Pre-K Access: Good Program, Few Spots
When it comes to enrollment rates, neither the South nor the U.S. is anywhere near “universal Pre-K.” Only eight states provide it to more than half their four-year-olds. Georgia is one of them. Louisiana enacted legislation in 2008 promising to provide pre-K to every eligible child through the state-run LA-4 program starting with the 2013-14 school year.
OK. Good program, little access. But what does that look like on the ground?
Four-year-old Aksil Bouriche, a lucky “six-percenter,” spends his days at the downtown Birmingham YWCA’s Pre-K program, which serves homeless families, working professionals, and everyone in between for almost 12 hours a day. Aksil says he likes learning math by counting bears, and he gets to do it in groups, which teaches him how to take turns and share. Aksil’s mom, Valerie, says the program has been good for him and his friends:
“They’re learning letters. They’re learning sounds. It’s helping them to get ready for reading. They’re getting an interest in learning. They’re definitely getting an interest in math skills and understanding those building blocks.”
She says it’s also been good for her whole family.
“Unfortunately, I’m not able to stay at home, so it works for us.”
When I asked her what she’d do if the program weren’t available to her family, she seemed troubled by the thought.
“Well,” she said, pausing for a few moments, “… either they would be in a second-rate childcare facility, or I would not be working and we would just be making it on one income. It would be a lot harder.”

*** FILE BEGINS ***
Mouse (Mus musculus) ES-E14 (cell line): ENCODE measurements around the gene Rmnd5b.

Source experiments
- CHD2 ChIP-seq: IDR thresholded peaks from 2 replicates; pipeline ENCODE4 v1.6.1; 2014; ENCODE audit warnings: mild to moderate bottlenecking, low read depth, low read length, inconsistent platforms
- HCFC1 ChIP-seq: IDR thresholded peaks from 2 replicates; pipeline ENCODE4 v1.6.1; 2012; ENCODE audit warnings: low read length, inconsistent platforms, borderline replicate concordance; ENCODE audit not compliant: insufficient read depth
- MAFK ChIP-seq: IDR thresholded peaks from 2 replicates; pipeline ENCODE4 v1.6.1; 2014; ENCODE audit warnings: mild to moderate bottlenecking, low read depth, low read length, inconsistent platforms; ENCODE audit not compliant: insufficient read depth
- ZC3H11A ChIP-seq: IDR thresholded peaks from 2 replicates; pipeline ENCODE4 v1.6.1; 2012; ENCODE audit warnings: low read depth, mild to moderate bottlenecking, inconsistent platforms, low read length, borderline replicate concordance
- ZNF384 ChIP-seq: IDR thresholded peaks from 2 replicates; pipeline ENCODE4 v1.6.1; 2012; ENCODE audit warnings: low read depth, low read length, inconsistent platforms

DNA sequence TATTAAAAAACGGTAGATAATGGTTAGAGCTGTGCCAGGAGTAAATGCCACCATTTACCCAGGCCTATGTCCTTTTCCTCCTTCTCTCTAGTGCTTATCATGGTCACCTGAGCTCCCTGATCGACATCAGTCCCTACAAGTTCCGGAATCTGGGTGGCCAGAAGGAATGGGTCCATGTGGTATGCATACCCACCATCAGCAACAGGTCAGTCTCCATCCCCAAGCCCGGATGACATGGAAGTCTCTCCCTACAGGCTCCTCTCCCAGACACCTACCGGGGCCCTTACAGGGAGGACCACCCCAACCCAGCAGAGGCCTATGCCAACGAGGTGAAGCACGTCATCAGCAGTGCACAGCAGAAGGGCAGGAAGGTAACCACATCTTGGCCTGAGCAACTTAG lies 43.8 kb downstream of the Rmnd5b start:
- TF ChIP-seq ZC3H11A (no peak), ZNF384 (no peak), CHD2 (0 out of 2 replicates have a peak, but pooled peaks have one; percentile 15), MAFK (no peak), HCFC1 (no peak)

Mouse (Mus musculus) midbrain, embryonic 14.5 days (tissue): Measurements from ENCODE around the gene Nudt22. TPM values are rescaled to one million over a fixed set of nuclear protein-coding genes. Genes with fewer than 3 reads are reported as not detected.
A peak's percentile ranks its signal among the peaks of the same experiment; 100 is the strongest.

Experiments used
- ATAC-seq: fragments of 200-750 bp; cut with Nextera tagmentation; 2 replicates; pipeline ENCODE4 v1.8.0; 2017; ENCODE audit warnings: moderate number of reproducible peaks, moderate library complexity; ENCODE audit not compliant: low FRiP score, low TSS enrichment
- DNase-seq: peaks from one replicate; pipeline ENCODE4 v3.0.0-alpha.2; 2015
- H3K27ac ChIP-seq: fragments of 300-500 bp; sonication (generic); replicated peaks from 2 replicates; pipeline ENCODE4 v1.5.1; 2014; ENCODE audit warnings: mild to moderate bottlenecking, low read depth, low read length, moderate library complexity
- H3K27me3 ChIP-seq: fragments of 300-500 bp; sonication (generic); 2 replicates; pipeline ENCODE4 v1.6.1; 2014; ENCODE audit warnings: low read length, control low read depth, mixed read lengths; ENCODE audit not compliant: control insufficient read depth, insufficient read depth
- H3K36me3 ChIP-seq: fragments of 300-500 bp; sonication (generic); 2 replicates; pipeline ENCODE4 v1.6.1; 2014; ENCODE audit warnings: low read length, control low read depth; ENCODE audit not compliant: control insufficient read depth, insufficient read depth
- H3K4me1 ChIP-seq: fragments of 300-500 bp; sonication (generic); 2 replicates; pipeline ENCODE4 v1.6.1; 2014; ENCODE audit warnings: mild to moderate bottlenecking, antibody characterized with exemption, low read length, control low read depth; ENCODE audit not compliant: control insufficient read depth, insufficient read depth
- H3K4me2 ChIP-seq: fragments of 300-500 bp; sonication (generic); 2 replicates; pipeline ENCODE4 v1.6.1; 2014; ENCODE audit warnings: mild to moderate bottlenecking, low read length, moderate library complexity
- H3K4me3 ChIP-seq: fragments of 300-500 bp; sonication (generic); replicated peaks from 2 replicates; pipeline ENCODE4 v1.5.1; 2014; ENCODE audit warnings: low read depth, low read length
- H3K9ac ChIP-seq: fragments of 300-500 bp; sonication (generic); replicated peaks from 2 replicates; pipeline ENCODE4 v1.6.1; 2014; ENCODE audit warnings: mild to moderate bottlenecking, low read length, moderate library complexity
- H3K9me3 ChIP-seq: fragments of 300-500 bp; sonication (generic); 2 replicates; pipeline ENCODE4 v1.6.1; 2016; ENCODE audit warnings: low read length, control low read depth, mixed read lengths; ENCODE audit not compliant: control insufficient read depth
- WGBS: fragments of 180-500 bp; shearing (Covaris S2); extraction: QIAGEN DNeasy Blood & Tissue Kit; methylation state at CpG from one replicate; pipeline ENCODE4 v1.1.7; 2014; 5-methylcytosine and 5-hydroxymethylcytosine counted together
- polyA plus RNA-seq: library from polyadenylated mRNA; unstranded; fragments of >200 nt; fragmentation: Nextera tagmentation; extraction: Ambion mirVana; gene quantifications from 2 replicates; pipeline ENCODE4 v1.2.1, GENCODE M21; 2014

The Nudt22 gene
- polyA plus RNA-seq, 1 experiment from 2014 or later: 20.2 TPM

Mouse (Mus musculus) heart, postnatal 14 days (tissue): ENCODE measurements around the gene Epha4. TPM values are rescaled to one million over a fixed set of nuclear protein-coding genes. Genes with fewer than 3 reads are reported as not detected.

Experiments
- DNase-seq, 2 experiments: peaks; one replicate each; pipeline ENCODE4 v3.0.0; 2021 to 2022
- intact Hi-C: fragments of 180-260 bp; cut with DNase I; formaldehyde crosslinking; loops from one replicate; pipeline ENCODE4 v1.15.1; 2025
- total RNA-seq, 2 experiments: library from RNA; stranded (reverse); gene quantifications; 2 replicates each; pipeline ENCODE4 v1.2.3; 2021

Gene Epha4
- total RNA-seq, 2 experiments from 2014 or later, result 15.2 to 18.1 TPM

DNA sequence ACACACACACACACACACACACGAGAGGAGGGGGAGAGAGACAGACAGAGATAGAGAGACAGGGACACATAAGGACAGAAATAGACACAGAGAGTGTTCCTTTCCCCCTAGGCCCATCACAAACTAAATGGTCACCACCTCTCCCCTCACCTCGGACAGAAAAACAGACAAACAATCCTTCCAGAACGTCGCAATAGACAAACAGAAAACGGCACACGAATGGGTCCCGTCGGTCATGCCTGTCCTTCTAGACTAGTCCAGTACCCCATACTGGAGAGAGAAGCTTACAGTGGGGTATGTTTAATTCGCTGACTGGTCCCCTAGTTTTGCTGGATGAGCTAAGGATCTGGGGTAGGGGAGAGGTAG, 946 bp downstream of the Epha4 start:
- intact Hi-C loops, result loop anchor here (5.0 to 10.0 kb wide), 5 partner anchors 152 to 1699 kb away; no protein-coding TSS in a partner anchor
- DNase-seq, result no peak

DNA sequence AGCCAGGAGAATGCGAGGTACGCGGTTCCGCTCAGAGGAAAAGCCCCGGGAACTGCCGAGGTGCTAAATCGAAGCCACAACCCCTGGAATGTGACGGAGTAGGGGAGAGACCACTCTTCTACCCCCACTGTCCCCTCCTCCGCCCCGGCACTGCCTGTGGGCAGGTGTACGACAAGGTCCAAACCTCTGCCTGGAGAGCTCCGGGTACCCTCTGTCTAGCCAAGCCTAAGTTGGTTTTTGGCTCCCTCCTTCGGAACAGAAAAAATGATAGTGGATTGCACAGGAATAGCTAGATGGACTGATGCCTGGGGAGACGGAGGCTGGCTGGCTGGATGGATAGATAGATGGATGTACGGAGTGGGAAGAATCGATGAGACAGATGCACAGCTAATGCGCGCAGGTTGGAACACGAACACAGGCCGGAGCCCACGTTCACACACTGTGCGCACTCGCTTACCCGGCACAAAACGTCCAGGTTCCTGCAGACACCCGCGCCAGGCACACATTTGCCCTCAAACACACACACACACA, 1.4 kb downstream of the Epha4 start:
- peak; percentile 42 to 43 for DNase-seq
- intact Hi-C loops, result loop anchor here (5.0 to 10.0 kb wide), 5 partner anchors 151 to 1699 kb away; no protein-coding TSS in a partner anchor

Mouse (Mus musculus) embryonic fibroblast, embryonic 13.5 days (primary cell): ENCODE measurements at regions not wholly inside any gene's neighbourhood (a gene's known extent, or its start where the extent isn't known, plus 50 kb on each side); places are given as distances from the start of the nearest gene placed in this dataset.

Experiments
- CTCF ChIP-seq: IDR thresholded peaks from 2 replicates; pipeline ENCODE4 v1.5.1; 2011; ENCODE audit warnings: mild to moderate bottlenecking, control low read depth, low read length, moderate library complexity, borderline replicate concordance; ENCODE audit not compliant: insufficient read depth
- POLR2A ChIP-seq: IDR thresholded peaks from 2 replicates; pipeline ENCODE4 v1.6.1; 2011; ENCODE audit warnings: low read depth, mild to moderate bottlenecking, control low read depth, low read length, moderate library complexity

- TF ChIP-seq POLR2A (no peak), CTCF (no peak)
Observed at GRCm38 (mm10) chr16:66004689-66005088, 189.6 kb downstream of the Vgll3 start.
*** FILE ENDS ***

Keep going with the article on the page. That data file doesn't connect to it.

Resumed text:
Most experts agree and go even further. University of Alabama at Birmingham early education specialist Kay Emfinger says kids who attend Pre-K are more likely to graduate high school and go to college, “and they’re less likely to be incarcerated, to be on a social welfare program, or to be held back in school.” But on the flip-side of that, she says, “not having your child prepared when they enter kindergarten can obviously put them on an unequal footing with children who have had a Pre-K experience. There are lots of people who do not have options, and there’s a huge wait list.”
Birmingham parent Stephanie Berry knows all about it. She has two associate’s degrees and just landed a new job, and she really wants to get her son Cameron into Pre-K. But, she says, “he’s on a waiting list right now … you don’t know if he’s going to get picked. So I’m in between, now I … I’m a single mom, trying to work, and it’s kinda hard. It’s kinda scary. You think you’re getting somewhere, but then it’s like a closed door. And I really don’t want him to wait. I want him to be prepared.”
Berry and Alabama Pre-K administrators say parents often don’t know about the state’s 215 sites. That’s partly because people tend to learn of them through word-of-mouth, and that’s partly because the sites don’t advertise because there are already more kids than spots.
Also, several rural counties in Alabama don’t have a single state-approved program. And there are other obstacles: fees, which are usually but not always modest; lack of transportation; and guardians’ work schedules. Then there’s the fact that high quality means fewer students per teacher, which adds to the waiting lists parents like Berry know so well.
But Dr. Emfinger says statewide, a lack of high-quality teachers is not the main hurdle, because “we do have the infrastructure to provide the quality of teachers that we need. Our colleges are producing enough early-childhood professionals.”
So it really does come down to funding. Which comes down to priorities. Which, for better or worse, comes down to politics and perception. Regardless of what states like Alabama do, and regardless of the reasons, when it comes to Pre-K, right now, there are millions of children who’d benefit but just can’t snag a spot.